Innocent Spouse Relief | Do I Qualify? | Insight Law Firm May 13, 2012Posted by Insight Law Firm in Income Tax, IRS, Tax.
Tags: 6015(b), 6015(c), Ex Husband Taxes, Ex Owes Back Taxes, Ex Wife Taxes, Innocent Spouse, Innocent Spouse Attorney, Innocent Spouse Relief, Innocent Spouse Relief Lawyer, Spousal Tax Debt, Spousal Tax Relief, Spouse Owes IRS, Taxes of Spouse, Taxes Spouses Fault
Can I be heldresponsible for tax debts my spouse incurs?
Yes. When spouses file joint tax returns, each spouse is generally joint and severally liable for any tax due that year, including the full amount of taxes due, penalties, and interest. This means that the IRS may pursue the whole amount due from both spouses or any one of the spouses individually, and your liability can survive divorce. However, there are forms of relief available.
What if the tax debt is from my spouse or ex-spouse not properly reporting income, deductions, etc.?
Under some circumstances, the IRS may grant “innocent spouse relief” to a spouse or ex-spouse facing liabilities that arose by the other partner failing to report income or taking improper deductions or credits. IRC § 6015(b). A party seeking relief as an innocent spouse must demonstrate that:
(1) He/she filed a joint return that understated taxes due to erroneous items reported by your spouse or ex-spouse;
(2) He/she did not know and had no reason to know that there was an understatement of tax when the joint return was signed;
(3) It would be unfair to hold him/her responsible for the understatement of the tax given the totality of the facts and circumstances; and
(4) He/she did not transfer property with the spouse as part of a scheme to defraud the IRS and/or another third party.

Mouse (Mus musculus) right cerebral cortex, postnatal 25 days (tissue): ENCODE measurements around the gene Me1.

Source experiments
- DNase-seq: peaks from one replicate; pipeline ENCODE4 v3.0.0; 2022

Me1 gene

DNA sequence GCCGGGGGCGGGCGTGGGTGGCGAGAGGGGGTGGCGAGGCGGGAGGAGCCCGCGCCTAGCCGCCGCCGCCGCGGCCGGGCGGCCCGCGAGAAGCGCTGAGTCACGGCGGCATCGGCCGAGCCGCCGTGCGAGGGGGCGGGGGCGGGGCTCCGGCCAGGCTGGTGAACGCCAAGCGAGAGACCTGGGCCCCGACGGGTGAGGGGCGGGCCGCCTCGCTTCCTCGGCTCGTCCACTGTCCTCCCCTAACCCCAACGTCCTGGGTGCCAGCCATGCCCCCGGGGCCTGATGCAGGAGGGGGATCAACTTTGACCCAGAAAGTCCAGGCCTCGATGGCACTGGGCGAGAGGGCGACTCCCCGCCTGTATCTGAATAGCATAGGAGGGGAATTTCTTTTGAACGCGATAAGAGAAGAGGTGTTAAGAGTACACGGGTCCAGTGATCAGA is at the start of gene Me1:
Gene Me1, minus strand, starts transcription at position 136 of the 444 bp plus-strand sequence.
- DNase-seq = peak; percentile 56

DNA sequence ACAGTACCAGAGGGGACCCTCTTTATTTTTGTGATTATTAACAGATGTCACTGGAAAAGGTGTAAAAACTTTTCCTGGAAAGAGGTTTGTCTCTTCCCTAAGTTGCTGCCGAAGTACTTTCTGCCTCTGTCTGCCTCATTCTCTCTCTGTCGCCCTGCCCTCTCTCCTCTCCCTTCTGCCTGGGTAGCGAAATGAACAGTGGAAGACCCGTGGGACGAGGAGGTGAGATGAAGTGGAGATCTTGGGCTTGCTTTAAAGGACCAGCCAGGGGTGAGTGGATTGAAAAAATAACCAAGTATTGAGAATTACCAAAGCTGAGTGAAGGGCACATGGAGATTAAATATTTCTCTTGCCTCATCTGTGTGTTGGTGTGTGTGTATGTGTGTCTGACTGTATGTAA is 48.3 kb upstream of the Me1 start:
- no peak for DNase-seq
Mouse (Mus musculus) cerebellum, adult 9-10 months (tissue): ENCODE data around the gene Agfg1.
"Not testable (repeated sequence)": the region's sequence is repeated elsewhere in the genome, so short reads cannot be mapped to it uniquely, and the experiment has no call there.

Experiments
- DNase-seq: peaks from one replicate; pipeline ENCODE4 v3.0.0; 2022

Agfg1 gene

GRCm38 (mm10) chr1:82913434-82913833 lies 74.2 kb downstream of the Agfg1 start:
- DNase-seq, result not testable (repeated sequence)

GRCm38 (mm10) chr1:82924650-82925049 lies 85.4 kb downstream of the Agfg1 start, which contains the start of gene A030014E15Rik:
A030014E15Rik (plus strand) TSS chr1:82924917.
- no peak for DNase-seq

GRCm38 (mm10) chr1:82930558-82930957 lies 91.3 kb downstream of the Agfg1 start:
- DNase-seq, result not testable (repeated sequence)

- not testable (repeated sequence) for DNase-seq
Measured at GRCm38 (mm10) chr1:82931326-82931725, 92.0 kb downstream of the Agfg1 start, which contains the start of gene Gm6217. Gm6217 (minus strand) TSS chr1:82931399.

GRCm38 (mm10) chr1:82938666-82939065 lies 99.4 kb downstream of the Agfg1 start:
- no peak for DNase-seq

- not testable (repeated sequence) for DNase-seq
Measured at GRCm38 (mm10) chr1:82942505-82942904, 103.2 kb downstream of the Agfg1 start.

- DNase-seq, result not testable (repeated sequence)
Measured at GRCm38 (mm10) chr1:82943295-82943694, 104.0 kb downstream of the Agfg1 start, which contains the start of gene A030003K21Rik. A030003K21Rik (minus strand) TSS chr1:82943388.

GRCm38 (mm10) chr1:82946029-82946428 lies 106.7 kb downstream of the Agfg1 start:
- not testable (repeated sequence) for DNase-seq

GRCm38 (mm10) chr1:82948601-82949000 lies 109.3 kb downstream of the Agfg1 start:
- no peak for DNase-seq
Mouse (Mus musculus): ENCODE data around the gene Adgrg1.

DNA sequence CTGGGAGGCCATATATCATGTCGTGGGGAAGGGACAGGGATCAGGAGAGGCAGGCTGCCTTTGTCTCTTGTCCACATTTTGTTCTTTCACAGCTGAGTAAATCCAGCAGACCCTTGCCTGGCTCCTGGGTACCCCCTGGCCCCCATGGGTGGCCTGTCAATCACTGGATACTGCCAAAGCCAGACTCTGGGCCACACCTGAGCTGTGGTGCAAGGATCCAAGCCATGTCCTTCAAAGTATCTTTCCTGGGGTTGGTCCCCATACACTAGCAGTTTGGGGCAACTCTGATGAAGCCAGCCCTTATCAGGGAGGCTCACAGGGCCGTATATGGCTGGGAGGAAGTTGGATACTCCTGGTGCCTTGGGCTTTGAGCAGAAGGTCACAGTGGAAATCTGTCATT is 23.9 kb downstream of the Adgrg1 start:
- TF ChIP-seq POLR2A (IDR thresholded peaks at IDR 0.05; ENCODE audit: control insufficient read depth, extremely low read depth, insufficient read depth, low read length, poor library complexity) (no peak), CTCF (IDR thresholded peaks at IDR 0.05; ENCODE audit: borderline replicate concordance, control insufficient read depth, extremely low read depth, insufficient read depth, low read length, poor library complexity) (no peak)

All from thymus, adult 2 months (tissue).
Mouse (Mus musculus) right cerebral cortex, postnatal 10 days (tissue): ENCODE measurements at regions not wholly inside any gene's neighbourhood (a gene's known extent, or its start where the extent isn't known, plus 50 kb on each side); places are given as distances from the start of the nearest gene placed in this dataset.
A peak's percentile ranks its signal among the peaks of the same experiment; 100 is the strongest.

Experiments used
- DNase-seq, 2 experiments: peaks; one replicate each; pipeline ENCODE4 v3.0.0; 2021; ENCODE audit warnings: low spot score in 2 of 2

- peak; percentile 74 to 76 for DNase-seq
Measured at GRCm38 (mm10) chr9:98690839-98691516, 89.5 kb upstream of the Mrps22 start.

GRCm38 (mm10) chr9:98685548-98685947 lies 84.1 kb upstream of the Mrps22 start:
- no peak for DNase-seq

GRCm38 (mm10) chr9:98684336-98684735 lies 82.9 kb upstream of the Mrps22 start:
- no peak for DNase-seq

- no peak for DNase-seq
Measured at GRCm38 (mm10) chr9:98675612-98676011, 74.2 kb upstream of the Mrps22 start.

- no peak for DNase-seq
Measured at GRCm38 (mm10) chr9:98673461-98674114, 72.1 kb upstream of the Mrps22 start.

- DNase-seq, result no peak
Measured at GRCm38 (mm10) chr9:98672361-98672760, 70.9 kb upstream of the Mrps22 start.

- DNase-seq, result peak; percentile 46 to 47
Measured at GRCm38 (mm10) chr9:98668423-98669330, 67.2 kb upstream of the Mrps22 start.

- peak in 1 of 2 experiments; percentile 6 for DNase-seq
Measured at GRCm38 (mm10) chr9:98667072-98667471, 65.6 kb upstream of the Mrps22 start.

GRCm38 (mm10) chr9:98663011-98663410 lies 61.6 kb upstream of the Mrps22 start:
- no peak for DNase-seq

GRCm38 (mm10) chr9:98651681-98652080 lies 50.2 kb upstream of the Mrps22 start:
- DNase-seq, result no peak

What if we later separate or divorce?
Tax liabilities you incur while married will survive your separation or divorce. However, if you and your partner later separate, you may petition the IRS to separate your liabilities under IRC § 6015(c). This permits you to abandon your earlier “joint” filing status, distinguish your tax debts from your former partner’s debts, and request the IRS to separate your liabilities accordingly. A taxpayer can qualify for this “separation of liability relief” only if he/she is divorced, legally separated, or widowed, or if he/she is no longer a member of the same household as the former spouse.
Are there other options if I don’t qualify for relief under IRC § 6015(b) and IRC § 6015(c)?
Both of the forms of relief described above have time limitations and other restrictions that not every taxpayer may qualify for. Taxpayers who do not qualify for relief under 6015(b) or 6015(c) may still seek “equitable relief” under IRC § 6015(f). Under this section, the IRS evaluates the individual facts and circumstances of each case and determine whether it is inequitable to hold a spouse liable for an unpaid tax liability. Factors the IRS will consider in determining whether to grant equitable relief include:
- whether you have separated from your spouse,
- whether any divorce decree or separation agreement makes you liable for the debt,
- whether you benefitted from the understated or underpaid tax,
- whether you would suffer a significant economic hardship if you were not granted relief,
- whether you made good faith efforts to comply with tax laws, and
- whether you knew or had reason to know the tax not be paid.
If you would like to discuss whether innocent spouse relief, separation of liability relief, or equitable relief may help you with a Washington tax attorney, call Insight Law for a free consultation at (206) 397-4780, or click the Tax Lawyer link below to visit our website.
Author: Amanda Stach